encounter with the police as whites are—we hear all of this spoken of as evidence of the enduring sin of racism in our society. That is true, but is not the whole truth. Racism is not an American sin; the grievances that have given rise to the mounting protests come about
because of the uniquely American expression of a human sin.
Yes, race has meant something different in European history; but it is equally present here, and equally powerful, if differently expressed. But here is more of that whole truth. Racism is just a modern expression of a truth as old as humanity about the crooked timber we are made of, and
that Scripture speaks to clearly. You will not find the categories of race familiar to us in the account of the bible. But you will find from the beginning to the end of the bible’s narrative the deep human tendency to make profound meaning from differences between us—to imagine that those differences somehow define character. And we do this for a very simple reason: Because wherever humans can make difference, they will grasp for power. And that is why we will defend these fictions of ours, even it if means killing others to preserve our fictions.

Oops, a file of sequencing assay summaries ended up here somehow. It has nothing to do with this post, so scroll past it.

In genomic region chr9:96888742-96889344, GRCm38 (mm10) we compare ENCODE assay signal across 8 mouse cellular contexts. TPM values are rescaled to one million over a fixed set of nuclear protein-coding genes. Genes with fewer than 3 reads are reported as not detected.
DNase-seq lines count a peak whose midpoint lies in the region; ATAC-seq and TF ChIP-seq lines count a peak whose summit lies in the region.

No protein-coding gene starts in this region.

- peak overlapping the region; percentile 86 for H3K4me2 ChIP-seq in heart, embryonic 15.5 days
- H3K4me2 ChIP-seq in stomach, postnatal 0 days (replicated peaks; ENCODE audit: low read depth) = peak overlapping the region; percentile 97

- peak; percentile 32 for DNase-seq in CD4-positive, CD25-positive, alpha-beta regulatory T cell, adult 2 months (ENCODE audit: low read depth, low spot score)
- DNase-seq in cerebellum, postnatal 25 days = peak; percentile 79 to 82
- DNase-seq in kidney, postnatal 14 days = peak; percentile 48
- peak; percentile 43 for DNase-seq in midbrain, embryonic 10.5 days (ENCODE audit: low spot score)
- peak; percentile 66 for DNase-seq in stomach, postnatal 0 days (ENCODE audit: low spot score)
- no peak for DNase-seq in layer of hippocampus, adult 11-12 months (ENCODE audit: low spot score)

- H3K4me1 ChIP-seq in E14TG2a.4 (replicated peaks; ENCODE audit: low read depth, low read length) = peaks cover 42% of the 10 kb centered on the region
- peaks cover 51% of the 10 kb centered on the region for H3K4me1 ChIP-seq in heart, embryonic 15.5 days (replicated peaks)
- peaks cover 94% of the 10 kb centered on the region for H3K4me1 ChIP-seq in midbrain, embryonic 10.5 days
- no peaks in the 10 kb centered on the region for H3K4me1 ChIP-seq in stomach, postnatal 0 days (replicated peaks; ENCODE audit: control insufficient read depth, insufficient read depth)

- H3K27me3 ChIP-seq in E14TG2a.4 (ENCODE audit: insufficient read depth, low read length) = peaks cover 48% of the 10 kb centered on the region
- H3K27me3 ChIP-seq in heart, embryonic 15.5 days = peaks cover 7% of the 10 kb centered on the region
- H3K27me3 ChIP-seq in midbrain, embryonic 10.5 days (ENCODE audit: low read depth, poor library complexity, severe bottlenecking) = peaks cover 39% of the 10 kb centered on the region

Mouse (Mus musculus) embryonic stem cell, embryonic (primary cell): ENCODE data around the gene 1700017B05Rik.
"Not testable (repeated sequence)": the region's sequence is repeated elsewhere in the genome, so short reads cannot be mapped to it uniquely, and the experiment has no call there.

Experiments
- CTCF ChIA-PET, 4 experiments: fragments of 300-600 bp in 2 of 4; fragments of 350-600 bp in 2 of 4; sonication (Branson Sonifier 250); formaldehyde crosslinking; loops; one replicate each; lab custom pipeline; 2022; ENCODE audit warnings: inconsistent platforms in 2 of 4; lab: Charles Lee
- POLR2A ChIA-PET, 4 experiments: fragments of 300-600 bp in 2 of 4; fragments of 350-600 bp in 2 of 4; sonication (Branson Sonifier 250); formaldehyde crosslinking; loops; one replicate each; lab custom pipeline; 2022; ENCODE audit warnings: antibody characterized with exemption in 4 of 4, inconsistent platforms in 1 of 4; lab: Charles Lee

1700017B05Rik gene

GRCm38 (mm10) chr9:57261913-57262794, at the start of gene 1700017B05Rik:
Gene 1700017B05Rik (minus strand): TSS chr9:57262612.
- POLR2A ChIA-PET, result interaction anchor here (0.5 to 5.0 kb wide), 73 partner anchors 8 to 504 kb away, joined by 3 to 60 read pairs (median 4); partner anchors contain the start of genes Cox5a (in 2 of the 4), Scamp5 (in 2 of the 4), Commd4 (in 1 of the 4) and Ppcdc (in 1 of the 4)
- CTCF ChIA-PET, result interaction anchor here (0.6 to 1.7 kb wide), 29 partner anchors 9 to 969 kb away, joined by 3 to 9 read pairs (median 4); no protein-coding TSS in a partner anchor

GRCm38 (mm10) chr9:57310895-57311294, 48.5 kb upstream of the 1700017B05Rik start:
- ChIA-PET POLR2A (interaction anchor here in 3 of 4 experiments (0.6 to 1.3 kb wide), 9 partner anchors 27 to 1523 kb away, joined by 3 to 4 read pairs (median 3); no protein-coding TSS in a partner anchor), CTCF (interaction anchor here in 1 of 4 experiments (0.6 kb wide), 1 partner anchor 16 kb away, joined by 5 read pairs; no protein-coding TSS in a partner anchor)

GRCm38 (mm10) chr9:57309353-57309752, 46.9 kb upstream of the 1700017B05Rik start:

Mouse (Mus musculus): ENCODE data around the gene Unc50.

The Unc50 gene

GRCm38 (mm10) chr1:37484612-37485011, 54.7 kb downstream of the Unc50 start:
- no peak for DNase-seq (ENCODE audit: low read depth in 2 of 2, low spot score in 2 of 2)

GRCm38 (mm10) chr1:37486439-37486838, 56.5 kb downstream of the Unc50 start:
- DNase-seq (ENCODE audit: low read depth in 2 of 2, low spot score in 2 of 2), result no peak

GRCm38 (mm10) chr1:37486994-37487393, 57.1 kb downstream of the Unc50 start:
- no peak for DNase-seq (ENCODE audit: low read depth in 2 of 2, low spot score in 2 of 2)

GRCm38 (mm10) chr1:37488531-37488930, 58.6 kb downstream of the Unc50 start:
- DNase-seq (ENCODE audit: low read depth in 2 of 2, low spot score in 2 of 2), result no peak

That is a universal human failing. As uncomfortable as we get when it comes to talking about human fallenness, this is exactly the modern proof of it. Our insistence throughout our whole history on inventing meaning from differences—between Jews and Samaritans and Greeks, between slave and free, between men and women, between clean and unclean—we
keep imagining these differences we observe mean something, or creating differences of our own. And that failure of imagination is exactly what we mean when we talk about original sin.
We have to treat this like any other sin. We have to repent of it; we have to recognize the damage to human lives and dignity it has caused; we have to be reconciled with those we have harmed, whether or not it was our purpose or design; and we have to make an intentional commitment to change our lives, to be better at avoiding falling into that trap of making
meaning out of our own fictions.